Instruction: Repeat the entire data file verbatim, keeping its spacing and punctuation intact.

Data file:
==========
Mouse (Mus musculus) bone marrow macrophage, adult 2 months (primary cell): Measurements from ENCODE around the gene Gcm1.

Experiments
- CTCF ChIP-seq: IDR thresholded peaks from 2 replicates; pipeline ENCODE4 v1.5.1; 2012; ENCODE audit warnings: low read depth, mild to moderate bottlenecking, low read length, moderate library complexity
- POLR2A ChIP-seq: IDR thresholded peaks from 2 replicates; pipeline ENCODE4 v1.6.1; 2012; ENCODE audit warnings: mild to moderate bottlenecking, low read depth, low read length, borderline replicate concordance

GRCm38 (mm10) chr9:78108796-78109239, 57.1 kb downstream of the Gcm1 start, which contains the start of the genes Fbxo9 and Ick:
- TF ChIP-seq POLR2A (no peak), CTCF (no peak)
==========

Mouse (Mus musculus) bone marrow macrophage, adult 2 months (primary cell): Measurements from ENCODE around the gene Gcm1.

Experiments
- CTCF ChIP-seq: IDR thresholded peaks from 2 replicates; pipeline ENCODE4 v1.5.1; 2012; ENCODE audit warnings: low read depth, mild to moderate bottlenecking, low read length, moderate library complexity
- POLR2A ChIP-seq: IDR thresholded peaks from 2 replicates; pipeline ENCODE4 v1.6.1; 2012; ENCODE audit warnings: mild to moderate bottlenecking, low read depth, low read length, borderline replicate concordance

GRCm38 (mm10) chr9:78108796-78109239, 57.1 kb downstream of the Gcm1 start, which contains the start of the genes Fbxo9 and Ick:
- TF ChIP-seq POLR2A (no peak), CTCF (no peak)